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Tumblr’s NSFW ban is arousing a surge of sex-based social networks

In wake of Tumblr’s NSFW content ban, entrepreneurs are trying to build communities–not just porn-watching sites–around sexuality.

Tumblr’s NSFW ban is arousing a surge of sex-based social networks
[Photo: Tracy Le Blanc/Unsplash]

For an update on Tumblr’s NSFW successors, see our latest coverage.

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For years, Tumblr had been the most freewheeling of the major social networks. While Facebook could be unnecessarily prudish–like removing posts that included artworks and historical photos with nudity and even images related to breastfeeding–Tumblr was a home to nearly anything. Topics and content included breast cancer, self-harm, erotic art, BDSM (bondage, dominance, sadomasochism), and even hardcore porn.

But with Tumblr’s strict adult-content ban, which began a slow rollout in December, kinky bloggers fled the site–searching for, and trying to build, new communities. One of the fastest growing of these sites is relative newcomer newTumbl, which has gained about 40,000 blogs since it launched on December 31. True to its name, the site closely resembles Tumblr–at least the NSFW parts that are now banned. But newTumble is also promising ways for posters to earn money for original content–what may be a growing trend.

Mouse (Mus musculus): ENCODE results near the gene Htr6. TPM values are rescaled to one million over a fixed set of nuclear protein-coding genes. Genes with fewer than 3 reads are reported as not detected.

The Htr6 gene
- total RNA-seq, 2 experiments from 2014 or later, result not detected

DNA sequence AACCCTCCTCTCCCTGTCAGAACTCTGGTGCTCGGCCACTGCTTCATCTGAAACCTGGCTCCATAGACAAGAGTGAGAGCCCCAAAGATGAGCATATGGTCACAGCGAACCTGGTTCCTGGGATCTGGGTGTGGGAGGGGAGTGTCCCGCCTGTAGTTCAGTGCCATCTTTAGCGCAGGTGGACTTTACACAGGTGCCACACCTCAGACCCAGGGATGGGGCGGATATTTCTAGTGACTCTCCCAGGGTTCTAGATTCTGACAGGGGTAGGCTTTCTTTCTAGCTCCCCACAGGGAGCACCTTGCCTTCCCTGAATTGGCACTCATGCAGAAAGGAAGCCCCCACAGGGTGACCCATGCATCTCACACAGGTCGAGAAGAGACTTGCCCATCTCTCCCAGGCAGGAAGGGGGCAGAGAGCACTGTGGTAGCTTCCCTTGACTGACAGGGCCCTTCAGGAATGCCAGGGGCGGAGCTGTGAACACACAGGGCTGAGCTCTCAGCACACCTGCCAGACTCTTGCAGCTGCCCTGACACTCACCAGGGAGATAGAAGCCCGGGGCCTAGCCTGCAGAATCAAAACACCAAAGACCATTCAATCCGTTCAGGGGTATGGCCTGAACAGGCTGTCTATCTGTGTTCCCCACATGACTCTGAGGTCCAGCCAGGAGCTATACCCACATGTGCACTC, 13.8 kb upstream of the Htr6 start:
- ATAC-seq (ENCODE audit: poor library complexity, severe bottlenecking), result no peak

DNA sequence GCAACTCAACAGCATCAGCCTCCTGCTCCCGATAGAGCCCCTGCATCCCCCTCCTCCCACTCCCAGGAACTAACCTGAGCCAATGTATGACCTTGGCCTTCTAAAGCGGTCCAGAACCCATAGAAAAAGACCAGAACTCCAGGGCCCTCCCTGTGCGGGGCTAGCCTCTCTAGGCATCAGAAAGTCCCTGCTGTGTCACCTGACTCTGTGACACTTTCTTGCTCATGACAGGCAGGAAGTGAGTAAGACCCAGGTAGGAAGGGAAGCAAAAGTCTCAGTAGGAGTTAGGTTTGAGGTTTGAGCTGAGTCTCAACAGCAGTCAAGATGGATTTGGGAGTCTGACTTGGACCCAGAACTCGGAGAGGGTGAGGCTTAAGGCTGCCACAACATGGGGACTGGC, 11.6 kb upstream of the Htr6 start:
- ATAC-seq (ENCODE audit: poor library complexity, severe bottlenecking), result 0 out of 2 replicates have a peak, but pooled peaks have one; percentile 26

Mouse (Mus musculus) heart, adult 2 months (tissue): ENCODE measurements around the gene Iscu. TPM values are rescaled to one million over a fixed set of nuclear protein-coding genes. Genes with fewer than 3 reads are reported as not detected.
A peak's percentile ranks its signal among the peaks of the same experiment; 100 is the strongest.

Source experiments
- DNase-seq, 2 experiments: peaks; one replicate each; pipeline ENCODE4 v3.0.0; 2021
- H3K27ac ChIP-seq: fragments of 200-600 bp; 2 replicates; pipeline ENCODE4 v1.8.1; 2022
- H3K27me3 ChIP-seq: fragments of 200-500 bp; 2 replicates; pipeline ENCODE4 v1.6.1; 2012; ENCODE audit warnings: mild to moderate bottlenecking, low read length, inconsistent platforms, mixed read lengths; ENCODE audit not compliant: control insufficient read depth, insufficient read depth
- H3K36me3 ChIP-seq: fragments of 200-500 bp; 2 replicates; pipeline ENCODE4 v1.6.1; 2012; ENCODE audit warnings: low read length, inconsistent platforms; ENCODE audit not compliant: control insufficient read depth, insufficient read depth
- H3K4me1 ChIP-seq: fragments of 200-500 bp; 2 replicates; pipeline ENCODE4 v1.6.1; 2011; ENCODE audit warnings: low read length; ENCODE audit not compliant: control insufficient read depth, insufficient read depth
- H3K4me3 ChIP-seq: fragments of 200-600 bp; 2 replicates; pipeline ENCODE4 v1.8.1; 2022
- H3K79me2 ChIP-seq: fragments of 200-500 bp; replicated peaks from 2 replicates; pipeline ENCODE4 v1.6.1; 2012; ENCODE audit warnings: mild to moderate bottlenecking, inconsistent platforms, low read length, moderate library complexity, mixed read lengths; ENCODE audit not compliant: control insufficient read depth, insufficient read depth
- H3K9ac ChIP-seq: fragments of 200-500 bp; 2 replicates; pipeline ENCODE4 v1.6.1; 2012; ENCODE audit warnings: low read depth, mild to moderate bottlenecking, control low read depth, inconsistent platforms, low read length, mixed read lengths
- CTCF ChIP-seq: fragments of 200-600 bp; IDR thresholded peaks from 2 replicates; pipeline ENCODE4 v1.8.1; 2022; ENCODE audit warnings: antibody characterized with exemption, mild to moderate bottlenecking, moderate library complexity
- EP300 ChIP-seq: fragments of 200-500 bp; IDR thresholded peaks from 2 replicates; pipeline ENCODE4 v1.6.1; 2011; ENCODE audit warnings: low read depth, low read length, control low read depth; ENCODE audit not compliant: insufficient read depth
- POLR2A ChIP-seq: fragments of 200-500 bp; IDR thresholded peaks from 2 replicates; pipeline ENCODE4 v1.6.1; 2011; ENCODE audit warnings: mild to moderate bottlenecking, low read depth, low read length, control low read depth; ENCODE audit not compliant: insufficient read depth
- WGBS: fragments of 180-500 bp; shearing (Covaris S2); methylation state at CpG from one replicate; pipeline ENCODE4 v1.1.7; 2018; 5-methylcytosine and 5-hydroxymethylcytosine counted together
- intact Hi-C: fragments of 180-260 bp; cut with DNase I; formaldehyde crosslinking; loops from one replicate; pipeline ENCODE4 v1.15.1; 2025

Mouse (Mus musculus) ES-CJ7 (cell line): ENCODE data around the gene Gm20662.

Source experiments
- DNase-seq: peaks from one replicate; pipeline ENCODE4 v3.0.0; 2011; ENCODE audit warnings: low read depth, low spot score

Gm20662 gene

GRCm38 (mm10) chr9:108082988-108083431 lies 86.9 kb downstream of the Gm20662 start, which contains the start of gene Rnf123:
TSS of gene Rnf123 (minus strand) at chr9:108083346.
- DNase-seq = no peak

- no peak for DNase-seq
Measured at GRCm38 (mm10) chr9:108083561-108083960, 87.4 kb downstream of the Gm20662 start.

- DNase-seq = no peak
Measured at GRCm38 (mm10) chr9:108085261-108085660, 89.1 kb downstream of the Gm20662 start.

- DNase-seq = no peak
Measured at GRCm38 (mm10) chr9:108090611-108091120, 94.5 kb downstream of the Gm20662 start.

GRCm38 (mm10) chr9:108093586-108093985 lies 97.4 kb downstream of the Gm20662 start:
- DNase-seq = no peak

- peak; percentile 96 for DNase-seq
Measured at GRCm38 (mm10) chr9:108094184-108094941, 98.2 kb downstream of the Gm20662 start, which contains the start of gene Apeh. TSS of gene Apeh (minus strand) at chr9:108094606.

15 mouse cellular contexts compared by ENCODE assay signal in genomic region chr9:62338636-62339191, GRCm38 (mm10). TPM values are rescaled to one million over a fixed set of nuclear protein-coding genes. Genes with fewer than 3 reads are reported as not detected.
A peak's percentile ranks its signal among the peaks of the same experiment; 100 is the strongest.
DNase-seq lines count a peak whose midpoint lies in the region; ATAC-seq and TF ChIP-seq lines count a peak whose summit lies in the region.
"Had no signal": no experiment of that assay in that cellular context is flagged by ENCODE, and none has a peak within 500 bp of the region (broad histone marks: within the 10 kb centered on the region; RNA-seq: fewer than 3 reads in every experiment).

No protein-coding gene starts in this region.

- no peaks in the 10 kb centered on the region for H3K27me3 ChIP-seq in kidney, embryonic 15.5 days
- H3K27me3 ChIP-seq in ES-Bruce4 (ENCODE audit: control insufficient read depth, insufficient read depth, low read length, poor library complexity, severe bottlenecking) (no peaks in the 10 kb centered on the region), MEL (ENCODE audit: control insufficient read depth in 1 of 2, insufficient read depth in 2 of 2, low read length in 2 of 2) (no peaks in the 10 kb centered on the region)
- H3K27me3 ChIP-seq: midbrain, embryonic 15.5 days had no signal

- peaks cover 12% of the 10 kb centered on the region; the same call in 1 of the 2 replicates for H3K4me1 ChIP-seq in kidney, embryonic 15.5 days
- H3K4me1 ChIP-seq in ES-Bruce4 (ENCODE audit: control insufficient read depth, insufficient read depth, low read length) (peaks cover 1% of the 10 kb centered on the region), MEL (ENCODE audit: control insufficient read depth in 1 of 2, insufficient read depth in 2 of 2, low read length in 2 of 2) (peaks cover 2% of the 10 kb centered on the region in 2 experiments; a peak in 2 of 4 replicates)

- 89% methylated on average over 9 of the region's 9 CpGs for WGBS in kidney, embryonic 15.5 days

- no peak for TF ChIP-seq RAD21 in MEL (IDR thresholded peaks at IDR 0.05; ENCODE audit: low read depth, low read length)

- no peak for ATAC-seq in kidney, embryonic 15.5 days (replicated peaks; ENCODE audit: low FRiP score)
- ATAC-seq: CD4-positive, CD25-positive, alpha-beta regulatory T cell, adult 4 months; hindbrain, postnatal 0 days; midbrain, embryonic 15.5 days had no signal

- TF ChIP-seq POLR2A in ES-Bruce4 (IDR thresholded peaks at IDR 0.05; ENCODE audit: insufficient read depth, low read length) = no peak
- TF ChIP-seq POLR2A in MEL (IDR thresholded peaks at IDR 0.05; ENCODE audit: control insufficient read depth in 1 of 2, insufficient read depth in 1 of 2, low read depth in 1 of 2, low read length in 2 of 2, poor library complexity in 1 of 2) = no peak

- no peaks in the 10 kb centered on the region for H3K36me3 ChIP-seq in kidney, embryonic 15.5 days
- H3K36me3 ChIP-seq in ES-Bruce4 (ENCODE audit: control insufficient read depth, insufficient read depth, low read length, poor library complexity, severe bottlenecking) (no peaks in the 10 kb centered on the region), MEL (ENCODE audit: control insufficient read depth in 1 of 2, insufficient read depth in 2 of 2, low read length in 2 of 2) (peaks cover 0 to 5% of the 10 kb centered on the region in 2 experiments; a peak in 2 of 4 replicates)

Related: Seven weeks after NSFW ban, Tumblr still bulges with porn


Warning: Some of the links in this article go to NSFW sites.

Plenty of other startups are pursuing the post-Tumblr space, too. MojoFire, a site created by members of the BDSM community but aspiring to host all types of content, has not yet launched. Yet others were already in the works before the Tumblr porn ban and have seen a large influx of refugee bloggers. For instance, Pillowfort–another site meant for a broad community–has been straining with the arrival of former Tumblr users, forcing it to limit new sign-ups.

Cindy Gallop, founder of MakeLoveNotPorn [Photo: courtesy of MakeLoveNotPorn]
Among the sites benefiting from the Tumblr exodus is a relative veteran, MakeLoveNotPorn (MLNP). It’s provided a hub for user-generated “social sex” videos since 2009. Most online porn filters would certainly label the videos as such, but founder Cindy Gallop frames the site’s content as an antidote to mainstream porn and its warped messages about sex.

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“In an era where hardcore porn is more freely and widely available on the internet than ever before . . . there is an entire generation growing up that believes that what you see in hardcore pornography is the way that you have sex,” she said in a slightly NSFW 2009 TED talk where she launched the site.

Gallop says she’s not against hardcore porn, but she doesn’t want people to think that real life should imitate porn art. “Pro-sex. Pro-porn. Pro-knowing the difference,” goes the site’s motto.


Related: Tumblr’s NSFW castaways are flocking to these lifeboats as a ban looms